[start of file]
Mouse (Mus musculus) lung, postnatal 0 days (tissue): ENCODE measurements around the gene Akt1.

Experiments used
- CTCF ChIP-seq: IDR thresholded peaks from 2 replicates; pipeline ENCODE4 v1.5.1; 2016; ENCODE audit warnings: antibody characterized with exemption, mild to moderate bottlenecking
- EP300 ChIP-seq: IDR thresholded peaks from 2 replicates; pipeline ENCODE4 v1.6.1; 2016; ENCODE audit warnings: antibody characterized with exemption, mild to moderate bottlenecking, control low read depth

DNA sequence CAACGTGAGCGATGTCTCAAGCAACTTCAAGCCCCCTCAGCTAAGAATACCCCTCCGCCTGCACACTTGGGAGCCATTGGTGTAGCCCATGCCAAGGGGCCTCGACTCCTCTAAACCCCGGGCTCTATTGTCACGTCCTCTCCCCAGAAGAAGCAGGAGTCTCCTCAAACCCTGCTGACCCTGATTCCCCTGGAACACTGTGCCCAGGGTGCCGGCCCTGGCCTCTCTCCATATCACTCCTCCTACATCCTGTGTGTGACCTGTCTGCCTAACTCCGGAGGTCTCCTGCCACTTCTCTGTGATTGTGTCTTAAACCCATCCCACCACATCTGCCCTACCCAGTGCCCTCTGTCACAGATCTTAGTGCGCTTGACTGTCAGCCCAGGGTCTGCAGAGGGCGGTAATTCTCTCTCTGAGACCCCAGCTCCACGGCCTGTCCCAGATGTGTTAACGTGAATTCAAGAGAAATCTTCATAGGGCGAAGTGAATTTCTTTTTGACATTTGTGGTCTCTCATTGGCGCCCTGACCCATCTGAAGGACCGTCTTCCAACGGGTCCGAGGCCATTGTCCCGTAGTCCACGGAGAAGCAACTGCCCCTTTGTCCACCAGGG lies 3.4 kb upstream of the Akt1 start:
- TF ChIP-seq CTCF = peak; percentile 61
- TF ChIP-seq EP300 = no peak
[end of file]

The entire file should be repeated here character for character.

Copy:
Mouse (Mus musculus) lung, postnatal 0 days (tissue): ENCODE measurements around the gene Akt1.

Experiments used
- CTCF ChIP-seq: IDR thresholded peaks from 2 replicates; pipeline ENCODE4 v1.5.1; 2016; ENCODE audit warnings: antibody characterized with exemption, mild to moderate bottlenecking
- EP300 ChIP-seq: IDR thresholded peaks from 2 replicates; pipeline ENCODE4 v1.6.1; 2016; ENCODE audit warnings: antibody characterized with exemption, mild to moderate bottlenecking, control low read depth

DNA sequence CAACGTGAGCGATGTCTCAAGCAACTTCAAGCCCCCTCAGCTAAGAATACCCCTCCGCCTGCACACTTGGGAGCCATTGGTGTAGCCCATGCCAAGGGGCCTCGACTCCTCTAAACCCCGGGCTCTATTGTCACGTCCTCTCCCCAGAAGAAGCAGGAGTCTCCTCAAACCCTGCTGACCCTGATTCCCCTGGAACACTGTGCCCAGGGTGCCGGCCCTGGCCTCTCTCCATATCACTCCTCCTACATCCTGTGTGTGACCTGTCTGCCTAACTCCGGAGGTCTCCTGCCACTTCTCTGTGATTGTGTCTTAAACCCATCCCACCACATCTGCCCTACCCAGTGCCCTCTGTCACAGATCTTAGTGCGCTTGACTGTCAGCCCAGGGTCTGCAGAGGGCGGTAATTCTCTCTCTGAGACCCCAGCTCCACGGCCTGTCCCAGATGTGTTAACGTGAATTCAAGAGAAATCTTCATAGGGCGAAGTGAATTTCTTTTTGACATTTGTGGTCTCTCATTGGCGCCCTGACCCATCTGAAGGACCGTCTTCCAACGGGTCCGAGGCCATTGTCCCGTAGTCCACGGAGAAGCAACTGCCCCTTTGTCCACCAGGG lies 3.4 kb upstream of the Akt1 start:
- TF ChIP-seq CTCF = peak; percentile 61
- TF ChIP-seq EP300 = no peak